The requirements for WordPress can be found here.
They recommend the following and most respectable hosting providers have these:
- PHP 5.6 or greater
- MySQL 5.6 or greater
- The mod_rewrite Apache module
WP Engine, WordPress VIP and Pantheon.io, WordPress.com, Media Temple.net are all WP Hosting solutions. That means they tailor their services to WP solutions and you will get faster and more reliable support for the platform as well as servers optimized for WP. The drawback is that you might lose power features like SSH or WP-CLI which can be a plus for some people that don’t want to think about server issues.
Sites like Dreamhost & c9.io will be cheaper and you'll have greater flexibility in what you do with the server but WordPress is only 1 of many features they offer.
I’ve heard a lot of great things about WPVIP and WPEngine.
Aside from the suggestions of live solutions like Pantheon.io and C9.io you might want to consider what you're running locally for development.
If you're going to be learning to build a WordPress website I highly recommend using Vagrant. It's quick to setup and great to work with. Paired with VirtualBox it'll run in the background and symlinks files in a folder.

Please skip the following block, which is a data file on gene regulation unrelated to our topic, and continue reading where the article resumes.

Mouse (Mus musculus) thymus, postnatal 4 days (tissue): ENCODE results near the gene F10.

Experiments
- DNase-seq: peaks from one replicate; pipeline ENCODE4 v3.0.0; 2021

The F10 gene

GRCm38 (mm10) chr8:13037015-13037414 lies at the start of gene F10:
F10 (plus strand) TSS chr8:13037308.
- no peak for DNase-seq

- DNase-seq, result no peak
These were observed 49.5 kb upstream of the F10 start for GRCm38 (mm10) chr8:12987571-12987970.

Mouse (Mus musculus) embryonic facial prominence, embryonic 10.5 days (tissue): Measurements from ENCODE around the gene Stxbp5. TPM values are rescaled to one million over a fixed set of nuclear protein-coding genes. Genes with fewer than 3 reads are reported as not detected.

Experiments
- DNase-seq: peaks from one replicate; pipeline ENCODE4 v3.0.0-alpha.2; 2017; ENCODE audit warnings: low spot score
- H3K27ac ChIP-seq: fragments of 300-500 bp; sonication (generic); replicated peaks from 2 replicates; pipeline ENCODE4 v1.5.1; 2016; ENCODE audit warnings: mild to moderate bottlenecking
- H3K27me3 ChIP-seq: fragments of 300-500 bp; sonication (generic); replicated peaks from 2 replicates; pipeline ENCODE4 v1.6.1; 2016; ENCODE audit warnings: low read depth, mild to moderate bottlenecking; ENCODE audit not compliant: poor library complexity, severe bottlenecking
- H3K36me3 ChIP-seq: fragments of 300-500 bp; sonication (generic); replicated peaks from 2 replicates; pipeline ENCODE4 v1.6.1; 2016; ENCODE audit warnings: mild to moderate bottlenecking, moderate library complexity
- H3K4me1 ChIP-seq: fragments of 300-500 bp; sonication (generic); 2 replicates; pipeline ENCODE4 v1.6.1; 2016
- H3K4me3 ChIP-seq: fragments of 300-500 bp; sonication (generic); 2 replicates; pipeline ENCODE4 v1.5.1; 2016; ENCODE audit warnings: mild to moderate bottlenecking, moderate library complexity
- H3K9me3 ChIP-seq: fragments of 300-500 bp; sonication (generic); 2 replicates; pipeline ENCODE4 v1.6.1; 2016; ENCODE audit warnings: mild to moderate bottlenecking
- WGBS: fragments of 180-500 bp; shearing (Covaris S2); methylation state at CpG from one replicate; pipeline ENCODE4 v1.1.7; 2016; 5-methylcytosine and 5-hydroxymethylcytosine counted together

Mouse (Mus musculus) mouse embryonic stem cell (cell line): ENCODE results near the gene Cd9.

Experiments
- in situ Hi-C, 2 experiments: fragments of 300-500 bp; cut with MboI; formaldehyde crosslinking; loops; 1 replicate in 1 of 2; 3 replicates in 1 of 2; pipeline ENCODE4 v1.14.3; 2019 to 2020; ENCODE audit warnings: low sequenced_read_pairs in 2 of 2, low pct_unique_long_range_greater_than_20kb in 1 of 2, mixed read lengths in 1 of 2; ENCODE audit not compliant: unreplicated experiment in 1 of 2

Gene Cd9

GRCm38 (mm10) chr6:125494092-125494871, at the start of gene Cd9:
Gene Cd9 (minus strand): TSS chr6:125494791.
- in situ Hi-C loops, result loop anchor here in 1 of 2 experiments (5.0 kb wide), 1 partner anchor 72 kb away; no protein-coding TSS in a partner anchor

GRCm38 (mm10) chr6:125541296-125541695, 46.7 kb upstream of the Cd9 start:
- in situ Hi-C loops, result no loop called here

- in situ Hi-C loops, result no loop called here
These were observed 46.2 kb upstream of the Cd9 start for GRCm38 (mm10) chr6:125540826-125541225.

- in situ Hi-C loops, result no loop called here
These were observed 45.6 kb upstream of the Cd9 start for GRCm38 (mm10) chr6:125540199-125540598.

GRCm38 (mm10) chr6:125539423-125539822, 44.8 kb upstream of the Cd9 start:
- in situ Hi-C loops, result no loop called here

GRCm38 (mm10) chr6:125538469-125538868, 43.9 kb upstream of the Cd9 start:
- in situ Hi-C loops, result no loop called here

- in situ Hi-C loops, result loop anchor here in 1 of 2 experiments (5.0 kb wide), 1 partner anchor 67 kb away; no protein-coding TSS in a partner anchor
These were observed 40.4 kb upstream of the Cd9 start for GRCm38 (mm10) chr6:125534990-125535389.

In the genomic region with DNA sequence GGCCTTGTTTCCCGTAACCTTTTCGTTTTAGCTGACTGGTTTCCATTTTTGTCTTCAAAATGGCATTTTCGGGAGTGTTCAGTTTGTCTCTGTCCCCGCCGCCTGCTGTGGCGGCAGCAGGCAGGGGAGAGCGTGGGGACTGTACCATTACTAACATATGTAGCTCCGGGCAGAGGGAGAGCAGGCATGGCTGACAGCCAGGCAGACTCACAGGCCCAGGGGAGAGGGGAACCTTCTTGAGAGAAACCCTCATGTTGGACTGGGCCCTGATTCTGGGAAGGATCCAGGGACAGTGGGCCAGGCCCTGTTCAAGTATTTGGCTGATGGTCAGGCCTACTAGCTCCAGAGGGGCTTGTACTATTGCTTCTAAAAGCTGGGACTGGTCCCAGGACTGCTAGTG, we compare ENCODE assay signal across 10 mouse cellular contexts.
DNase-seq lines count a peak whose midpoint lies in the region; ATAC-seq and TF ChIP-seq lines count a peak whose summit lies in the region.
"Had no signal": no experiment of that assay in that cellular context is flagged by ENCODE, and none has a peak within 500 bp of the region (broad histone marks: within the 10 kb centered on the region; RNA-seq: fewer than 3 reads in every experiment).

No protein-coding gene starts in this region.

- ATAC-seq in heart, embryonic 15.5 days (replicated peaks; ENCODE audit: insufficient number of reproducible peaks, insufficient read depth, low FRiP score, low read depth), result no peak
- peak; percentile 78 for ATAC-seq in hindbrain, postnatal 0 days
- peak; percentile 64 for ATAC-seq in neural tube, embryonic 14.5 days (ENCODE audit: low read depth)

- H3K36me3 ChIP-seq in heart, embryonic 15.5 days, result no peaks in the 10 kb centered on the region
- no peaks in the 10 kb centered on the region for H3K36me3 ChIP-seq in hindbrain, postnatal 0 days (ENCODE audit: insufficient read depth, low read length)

To get started make sure you follow the requirements by installing Vagrant, VirtualBox, Ansible via HomeBrew and vagrant-hostmanager to top it off.
> brew install ansible
> vagrant plugin install vagrant-hostmanager
Download the project https://github.com/ideasonpurpose/basic-wordpress-vagrant and unzip to a folder called
/basic-dev/. Place a fresh WordPress in the root and rename the WP folder to
basic.dev/ < vagrant up
└──site/ < wordpress files
vagrant up in the root directory.
That's it. It should take about 50~ seconds depending on your machine to create the environment. From here on out, all the database setup is handled through Ansible and new WordPress environments are created as easy as unzipping those two files in the right directories.
If you added the
vagrant-hostmanager then you can access your site at
vagrant up. If you shutdown your computer, run
vagrant up again to bring it back online.
Slides on the project are up on SlideShare.
I created a Bash Snippet to automate a new environment - New Vagrant Box with Latest WordPress. It boils a fresh VM of WordPress down to:
I mention all this because being able to test things without breaking your main site will help you learn faster without restrictions. Breaking a live site sucks.